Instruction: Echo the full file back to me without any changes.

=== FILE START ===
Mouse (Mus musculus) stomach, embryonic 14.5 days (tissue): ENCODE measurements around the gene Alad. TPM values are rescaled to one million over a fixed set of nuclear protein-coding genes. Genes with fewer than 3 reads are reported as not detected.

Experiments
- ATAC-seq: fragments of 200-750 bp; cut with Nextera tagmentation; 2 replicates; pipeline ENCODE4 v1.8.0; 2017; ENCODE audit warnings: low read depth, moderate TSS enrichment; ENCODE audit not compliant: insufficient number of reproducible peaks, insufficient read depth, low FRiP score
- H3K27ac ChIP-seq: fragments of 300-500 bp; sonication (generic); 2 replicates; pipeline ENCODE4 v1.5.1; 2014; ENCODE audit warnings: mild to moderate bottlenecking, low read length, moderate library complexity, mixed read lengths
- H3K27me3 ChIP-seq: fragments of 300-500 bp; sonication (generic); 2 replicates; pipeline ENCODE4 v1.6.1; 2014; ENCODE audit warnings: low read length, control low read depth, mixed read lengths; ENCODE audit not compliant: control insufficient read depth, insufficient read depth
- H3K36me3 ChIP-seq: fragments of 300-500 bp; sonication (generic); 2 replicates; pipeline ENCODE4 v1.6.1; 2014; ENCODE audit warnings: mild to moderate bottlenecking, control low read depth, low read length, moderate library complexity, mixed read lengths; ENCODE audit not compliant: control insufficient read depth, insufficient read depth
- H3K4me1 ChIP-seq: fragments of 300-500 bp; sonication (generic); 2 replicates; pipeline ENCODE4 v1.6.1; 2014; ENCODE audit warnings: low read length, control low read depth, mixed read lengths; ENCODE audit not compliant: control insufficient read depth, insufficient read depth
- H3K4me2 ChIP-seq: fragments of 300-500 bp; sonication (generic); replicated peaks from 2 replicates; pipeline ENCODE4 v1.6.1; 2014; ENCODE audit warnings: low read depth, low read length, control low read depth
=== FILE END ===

Mouse (Mus musculus) stomach, embryonic 14.5 days (tissue): ENCODE measurements around the gene Alad. TPM values are rescaled to one million over a fixed set of nuclear protein-coding genes. Genes with fewer than 3 reads are reported as not detected.

Experiments
- ATAC-seq: fragments of 200-750 bp; cut with Nextera tagmentation; 2 replicates; pipeline ENCODE4 v1.8.0; 2017; ENCODE audit warnings: low read depth, moderate TSS enrichment; ENCODE audit not compliant: insufficient number of reproducible peaks, insufficient read depth, low FRiP score
- H3K27ac ChIP-seq: fragments of 300-500 bp; sonication (generic); 2 replicates; pipeline ENCODE4 v1.5.1; 2014; ENCODE audit warnings: mild to moderate bottlenecking, low read length, moderate library complexity, mixed read lengths
- H3K27me3 ChIP-seq: fragments of 300-500 bp; sonication (generic); 2 replicates; pipeline ENCODE4 v1.6.1; 2014; ENCODE audit warnings: low read length, control low read depth, mixed read lengths; ENCODE audit not compliant: control insufficient read depth, insufficient read depth
- H3K36me3 ChIP-seq: fragments of 300-500 bp; sonication (generic); 2 replicates; pipeline ENCODE4 v1.6.1; 2014; ENCODE audit warnings: mild to moderate bottlenecking, control low read depth, low read length, moderate library complexity, mixed read lengths; ENCODE audit not compliant: control insufficient read depth, insufficient read depth
- H3K4me1 ChIP-seq: fragments of 300-500 bp; sonication (generic); 2 replicates; pipeline ENCODE4 v1.6.1; 2014; ENCODE audit warnings: low read length, control low read depth, mixed read lengths; ENCODE audit not compliant: control insufficient read depth, insufficient read depth
- H3K4me2 ChIP-seq: fragments of 300-500 bp; sonication (generic); replicated peaks from 2 replicates; pipeline ENCODE4 v1.6.1; 2014; ENCODE audit warnings: low read depth, low read length, control low read depth